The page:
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Wednesday, May 27, 2009


Remember Roxana Saberi?

Of course you do. She was the Iranian-American journalist who was tried, convicted, briefly imprisoned, and then released from Iranian prison after a huge international outcry, despite not being exactly "innocent." It's a safe bet that any politically aware person in the West knows her name, or at least knew it a few weeks ago when it was in the news every day.

As usual, though, the brouhaha over Saberi was one part hypocrisy and one part "enemy-bashing." Because, as Jeremy Scahill reminds us, one of the biggest offenders of imprisoning journalists without trial, and even torturing them, has been the good old U-S-of-A. Al Jazeera journalist Sami al Hajj was imprisoned in Guantanamo for 6 1/2 years before being released, never having been charged with anything, much less given a trial or convicted. Reuters photographer Ibrahim Jassam has been a US prisoner in Iraq since last September, again without charges or trial or conviction, despite an Iraqi court’s order last year that he be freed. And those are far from the only ones.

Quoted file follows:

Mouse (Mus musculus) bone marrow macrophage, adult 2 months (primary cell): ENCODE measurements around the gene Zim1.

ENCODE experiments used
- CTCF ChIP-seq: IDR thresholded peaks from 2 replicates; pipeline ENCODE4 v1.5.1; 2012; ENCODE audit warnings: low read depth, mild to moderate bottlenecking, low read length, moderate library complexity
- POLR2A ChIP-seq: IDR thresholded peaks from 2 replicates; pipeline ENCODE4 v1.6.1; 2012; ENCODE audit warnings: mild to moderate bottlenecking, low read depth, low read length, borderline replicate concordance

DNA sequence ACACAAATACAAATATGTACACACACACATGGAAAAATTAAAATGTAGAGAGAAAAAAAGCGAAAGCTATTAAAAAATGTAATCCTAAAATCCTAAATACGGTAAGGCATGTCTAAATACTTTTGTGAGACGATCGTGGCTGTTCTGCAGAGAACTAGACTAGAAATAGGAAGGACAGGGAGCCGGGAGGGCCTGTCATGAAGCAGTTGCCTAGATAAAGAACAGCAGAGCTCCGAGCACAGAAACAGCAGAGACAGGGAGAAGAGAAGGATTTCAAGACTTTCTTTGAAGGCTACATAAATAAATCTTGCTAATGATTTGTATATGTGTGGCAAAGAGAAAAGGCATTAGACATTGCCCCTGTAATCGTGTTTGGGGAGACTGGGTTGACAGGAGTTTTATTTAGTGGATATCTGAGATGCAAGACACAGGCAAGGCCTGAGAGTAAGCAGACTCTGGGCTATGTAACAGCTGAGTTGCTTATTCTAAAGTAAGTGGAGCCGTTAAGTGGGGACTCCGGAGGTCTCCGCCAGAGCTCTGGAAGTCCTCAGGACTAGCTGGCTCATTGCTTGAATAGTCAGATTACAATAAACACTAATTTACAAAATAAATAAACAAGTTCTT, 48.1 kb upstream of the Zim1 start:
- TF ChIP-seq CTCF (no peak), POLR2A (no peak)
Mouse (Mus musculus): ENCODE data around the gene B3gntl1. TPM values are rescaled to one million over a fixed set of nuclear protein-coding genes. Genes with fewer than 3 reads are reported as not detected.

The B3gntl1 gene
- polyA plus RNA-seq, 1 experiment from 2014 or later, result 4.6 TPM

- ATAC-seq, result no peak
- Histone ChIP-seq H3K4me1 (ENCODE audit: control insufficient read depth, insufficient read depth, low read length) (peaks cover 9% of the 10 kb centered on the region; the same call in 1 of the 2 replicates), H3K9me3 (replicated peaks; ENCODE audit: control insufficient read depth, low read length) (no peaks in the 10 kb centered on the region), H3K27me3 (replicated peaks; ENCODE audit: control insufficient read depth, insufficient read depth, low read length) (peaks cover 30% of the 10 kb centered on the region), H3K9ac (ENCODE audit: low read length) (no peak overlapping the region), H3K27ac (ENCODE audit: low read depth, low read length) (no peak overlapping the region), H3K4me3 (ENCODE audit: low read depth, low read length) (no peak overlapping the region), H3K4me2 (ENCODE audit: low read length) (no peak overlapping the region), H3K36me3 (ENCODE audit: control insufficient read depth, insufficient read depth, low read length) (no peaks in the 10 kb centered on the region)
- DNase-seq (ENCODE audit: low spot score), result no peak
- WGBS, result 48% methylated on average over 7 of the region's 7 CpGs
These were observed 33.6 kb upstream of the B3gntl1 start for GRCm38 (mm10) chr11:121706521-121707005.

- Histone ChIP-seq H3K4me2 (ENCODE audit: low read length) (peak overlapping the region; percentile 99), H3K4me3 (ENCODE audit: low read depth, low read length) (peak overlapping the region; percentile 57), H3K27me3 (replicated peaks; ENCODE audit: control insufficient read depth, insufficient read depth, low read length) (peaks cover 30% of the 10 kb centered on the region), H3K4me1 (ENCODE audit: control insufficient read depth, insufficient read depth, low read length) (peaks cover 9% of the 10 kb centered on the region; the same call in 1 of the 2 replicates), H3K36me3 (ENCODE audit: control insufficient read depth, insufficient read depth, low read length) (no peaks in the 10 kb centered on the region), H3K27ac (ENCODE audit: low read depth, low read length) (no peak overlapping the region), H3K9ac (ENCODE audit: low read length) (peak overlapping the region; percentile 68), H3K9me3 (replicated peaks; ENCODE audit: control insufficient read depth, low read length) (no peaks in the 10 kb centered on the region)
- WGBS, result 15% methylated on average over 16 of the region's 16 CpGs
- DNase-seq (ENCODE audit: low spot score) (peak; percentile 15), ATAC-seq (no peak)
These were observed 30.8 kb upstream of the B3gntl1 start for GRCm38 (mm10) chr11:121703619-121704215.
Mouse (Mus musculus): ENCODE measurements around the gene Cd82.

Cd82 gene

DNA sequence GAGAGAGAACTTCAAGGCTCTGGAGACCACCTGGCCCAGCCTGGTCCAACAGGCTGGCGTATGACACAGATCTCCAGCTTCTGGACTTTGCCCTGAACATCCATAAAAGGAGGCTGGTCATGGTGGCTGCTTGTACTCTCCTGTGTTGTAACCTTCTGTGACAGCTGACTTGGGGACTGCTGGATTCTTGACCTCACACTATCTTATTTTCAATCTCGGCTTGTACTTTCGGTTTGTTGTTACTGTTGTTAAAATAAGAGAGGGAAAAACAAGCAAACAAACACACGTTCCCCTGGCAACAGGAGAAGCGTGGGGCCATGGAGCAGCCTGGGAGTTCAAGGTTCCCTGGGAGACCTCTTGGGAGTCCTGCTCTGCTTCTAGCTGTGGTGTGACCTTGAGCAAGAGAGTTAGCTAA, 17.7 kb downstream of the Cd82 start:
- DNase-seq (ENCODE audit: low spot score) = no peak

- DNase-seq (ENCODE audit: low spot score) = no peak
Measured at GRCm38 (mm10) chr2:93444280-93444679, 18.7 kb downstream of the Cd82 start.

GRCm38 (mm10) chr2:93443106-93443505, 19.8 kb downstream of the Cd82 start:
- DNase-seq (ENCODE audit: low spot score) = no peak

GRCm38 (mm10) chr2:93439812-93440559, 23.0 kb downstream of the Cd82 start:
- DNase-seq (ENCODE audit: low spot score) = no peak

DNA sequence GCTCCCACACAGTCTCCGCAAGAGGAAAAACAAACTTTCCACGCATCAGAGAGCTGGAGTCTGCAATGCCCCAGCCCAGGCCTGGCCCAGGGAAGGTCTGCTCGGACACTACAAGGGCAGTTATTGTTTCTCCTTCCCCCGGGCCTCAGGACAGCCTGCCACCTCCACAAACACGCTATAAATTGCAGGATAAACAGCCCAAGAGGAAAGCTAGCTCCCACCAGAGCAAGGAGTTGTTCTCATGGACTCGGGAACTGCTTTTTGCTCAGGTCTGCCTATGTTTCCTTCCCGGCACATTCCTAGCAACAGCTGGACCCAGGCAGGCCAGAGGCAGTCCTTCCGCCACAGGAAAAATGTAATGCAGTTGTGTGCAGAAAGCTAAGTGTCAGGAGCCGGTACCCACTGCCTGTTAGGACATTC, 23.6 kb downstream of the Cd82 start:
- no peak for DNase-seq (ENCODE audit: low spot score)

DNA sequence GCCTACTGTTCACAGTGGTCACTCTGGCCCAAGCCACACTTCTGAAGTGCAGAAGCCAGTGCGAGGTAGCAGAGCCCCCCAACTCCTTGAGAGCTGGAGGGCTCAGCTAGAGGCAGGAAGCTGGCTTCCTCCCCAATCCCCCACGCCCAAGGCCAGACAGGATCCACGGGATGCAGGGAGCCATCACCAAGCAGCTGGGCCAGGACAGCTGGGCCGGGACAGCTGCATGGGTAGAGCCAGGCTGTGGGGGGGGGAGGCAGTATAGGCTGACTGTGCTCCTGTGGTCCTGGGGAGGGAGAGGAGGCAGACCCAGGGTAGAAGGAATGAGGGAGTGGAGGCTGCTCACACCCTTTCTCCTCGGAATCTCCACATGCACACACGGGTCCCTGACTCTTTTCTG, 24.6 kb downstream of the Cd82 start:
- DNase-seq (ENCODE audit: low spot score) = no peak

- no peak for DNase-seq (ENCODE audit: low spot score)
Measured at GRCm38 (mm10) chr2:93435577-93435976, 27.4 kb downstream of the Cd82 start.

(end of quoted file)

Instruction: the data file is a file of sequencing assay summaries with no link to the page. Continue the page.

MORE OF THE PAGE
The impression in the West, and it's hardly a trustworthy one, is that Saberi had a kangaroo trial. Perhaps she did. But at least she had a trial, a conviction, a defined sentence, a chance for an appeal, and now she's free after the appeal shortened and suspended her sentence. Which is one heck of a lot better than what happened to Sami al Hajj or what is happening right now to Ibrahim Jassam. Al Hajj's name actually appeared in the New York Times a few times, although most of them were in a single place, op-ed columns by Nicholas Kristof. Ibrahim Jassam's name has not appeared there even once. Saberi? 1390 hits in a search of the Times.

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